District needs 1,500 affordable homes

MORE than 1,500 affordable new homes are needed in a part of Essex where property prices have risen sharply, it has been revealed.The worrying shortfall has been identified by Tendring District Council, which says it is now looking at ways of tackling the problem.

By Annie Davidson

MORE than 1,500 affordable new homes are needed in a part of Essex where property prices have risen sharply, it has been revealed.

The worrying shortfall has been identified by Tendring District Council, which says it is now looking at ways of tackling the problem.

Other authorities in the county have also spoken of the difficulty in trying to ensure there are enough starter homes are on the market.


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Iris Johnson, Tendring's portfolio holder for housing, said last night: "We have an area of general need for more affordable housing for first-time buyers and key workers such as nurses and police officers.

"An affordable house would probably be under £100,000 and shared equity could be looked into. That is something that has been done in the past, although it wasn't always successful."

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Tendring has drawn up a proposed new housing strategy which is currently out to consultation, but its aim is to make developers dedicate 40% of development projects to affordable housing.

Ivan Henderson, MP for the Harwich constituency, said: "There is no doubt that there is a genuine need for affordable housing linked to sustainable employment opportunities within the Tendring district.

"It is important for the balance of any community that young families are not forced out in search of secure employment and affordable housing."

However, the affordable housing shortfall is being felt across the county, and other councils in Essex have voiced their determination to provide more starter homes for first-time buyers and low income families.

Braintree District Council has been allocated £9 million from a regional programme set up to fund more affordable housing.

The council has a waiting list for affordable homes of 2,382 and a shortfall of 547 homes every year.

It has a rolling programme of work with 197 affordable homes planned in the future but the council anticipates providing only 33 for 2004-5. Previously it provided 38 in 2003-4 and 132 in 2002-3.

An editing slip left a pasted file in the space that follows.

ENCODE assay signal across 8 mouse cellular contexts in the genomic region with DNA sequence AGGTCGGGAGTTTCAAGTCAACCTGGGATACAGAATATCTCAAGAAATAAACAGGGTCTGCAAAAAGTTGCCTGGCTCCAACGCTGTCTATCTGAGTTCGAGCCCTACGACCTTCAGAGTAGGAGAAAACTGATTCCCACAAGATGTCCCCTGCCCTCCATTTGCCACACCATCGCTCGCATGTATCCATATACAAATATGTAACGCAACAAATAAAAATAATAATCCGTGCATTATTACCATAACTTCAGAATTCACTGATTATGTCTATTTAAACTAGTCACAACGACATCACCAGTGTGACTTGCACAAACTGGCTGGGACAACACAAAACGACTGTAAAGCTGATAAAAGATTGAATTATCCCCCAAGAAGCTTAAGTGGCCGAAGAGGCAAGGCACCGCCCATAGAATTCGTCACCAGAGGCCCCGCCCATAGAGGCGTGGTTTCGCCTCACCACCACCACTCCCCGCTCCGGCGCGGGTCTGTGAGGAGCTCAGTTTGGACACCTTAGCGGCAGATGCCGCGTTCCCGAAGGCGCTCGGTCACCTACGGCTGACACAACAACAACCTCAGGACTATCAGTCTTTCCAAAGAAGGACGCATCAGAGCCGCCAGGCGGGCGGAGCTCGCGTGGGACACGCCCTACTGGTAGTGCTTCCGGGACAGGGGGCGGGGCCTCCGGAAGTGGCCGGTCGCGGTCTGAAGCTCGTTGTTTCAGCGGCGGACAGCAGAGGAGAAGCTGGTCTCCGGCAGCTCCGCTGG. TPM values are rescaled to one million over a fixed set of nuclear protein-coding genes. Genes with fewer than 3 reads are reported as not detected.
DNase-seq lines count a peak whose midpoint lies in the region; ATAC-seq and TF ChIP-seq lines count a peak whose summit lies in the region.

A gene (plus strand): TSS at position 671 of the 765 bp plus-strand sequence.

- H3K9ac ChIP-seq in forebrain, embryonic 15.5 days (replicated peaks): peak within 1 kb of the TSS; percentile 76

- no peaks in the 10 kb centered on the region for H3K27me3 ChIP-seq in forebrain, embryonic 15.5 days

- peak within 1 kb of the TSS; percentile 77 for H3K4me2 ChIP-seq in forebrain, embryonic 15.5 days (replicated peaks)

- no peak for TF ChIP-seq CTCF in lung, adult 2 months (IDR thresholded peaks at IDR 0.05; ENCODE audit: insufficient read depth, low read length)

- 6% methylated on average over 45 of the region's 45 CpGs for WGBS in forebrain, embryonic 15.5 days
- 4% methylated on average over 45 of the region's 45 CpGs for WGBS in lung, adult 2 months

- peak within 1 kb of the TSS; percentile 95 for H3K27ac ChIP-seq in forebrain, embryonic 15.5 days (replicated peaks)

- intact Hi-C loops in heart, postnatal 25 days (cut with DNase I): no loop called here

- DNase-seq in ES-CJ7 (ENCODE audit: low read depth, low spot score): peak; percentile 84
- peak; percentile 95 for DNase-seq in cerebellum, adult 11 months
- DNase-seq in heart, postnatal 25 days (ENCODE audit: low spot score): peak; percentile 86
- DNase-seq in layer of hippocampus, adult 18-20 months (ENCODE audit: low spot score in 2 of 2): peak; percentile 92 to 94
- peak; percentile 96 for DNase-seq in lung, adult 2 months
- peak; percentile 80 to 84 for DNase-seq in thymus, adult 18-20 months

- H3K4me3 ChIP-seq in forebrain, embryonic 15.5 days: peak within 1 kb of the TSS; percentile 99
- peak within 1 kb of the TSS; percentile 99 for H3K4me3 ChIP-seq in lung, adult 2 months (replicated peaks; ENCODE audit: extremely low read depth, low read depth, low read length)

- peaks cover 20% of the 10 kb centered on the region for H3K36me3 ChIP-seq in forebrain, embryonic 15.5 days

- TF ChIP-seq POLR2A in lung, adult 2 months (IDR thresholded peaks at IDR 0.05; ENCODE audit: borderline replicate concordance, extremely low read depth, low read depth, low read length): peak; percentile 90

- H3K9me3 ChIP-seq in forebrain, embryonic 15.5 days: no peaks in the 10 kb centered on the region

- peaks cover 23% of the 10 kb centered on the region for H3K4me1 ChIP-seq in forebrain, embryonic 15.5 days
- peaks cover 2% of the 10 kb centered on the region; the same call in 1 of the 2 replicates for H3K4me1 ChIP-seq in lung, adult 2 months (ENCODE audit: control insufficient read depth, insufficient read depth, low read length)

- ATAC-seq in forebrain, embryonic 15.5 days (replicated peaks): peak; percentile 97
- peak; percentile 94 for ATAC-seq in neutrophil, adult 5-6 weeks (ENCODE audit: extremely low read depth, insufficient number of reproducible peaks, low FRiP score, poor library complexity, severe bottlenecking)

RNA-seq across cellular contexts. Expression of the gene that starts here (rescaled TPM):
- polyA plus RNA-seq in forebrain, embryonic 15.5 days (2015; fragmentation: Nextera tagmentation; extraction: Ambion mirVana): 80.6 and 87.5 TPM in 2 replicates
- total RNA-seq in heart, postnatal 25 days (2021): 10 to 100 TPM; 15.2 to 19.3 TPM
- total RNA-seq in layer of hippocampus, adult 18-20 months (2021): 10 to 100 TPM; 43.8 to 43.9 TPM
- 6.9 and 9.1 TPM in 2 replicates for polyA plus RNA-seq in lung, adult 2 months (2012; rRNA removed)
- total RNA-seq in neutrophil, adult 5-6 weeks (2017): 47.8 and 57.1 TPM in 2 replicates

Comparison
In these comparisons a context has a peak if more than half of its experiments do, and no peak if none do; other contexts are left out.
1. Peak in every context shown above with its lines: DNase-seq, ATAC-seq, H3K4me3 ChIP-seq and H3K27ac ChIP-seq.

Simon Walsh, who was elected cabinet member for housing on Wednesday, said: "In fairness to Braintree council, there is a determination to really do as much as we can to secure affordable housing across the district because there is a need and I think demographics influence that as much as modern lifestyles do.

"The council recognises that and is very keen to help wherever we can. We have a history of working with developers in terms of getting affordable housing in with major projects."

He added: "We look at about 30% affordable housing on big schemes."

Colchester Borough Council said just under 100 affordable homes were provided in the year 2003-4 but is working on a number of initiatives to tackle the problem.

Robert Davidson, portfolio holder for housing and community safety, said: "As a council we have acknowledged that to keep supplying the need for affordable housing is a priority.

"In the local plan, which has just been adopted, we have asked for up to 25% affordable housing in any larger development.

"We have four regeneration areas – north Colchester, with Severalls and Cuckoo Farm, the Hythe area, St Botolphs and the Garrison area – and so with those areas alone we are looking at 1,500 affordable new homes in the next few years.

"That is without any other developments which may take place."

He said there were other initiatives including the council helping to arrange rental between landlords and private tenants needing somewhere to live.

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